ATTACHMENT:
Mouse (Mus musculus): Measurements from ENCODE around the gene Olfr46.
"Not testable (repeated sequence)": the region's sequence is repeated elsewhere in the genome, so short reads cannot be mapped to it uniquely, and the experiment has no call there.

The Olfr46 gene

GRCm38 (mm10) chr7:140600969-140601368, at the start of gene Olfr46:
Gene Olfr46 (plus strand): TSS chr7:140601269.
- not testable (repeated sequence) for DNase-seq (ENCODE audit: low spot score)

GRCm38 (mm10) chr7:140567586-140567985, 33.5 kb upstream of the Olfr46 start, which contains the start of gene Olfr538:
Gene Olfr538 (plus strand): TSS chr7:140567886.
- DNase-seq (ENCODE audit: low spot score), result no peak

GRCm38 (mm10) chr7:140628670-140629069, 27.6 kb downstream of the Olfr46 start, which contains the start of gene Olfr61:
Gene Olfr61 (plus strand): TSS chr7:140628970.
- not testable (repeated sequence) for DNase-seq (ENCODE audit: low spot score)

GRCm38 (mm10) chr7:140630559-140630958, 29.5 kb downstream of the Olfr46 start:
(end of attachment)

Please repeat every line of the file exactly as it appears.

Mouse (Mus musculus): Measurements from ENCODE around the gene Olfr46.
"Not testable (repeated sequence)": the region's sequence is repeated elsewhere in the genome, so short reads cannot be mapped to it uniquely, and the experiment has no call there.

The Olfr46 gene

GRCm38 (mm10) chr7:140600969-140601368, at the start of gene Olfr46:
Gene Olfr46 (plus strand): TSS chr7:140601269.
- not testable (repeated sequence) for DNase-seq (ENCODE audit: low spot score)

GRCm38 (mm10) chr7:140567586-140567985, 33.5 kb upstream of the Olfr46 start, which contains the start of gene Olfr538:
Gene Olfr538 (plus strand): TSS chr7:140567886.
- DNase-seq (ENCODE audit: low spot score), result no peak

GRCm38 (mm10) chr7:140628670-140629069, 27.6 kb downstream of the Olfr46 start, which contains the start of gene Olfr61:
Gene Olfr61 (plus strand): TSS chr7:140628970.
- not testable (repeated sequence) for DNase-seq (ENCODE audit: low spot score)

GRCm38 (mm10) chr7:140630559-140630958, 29.5 kb downstream of the Olfr46 start: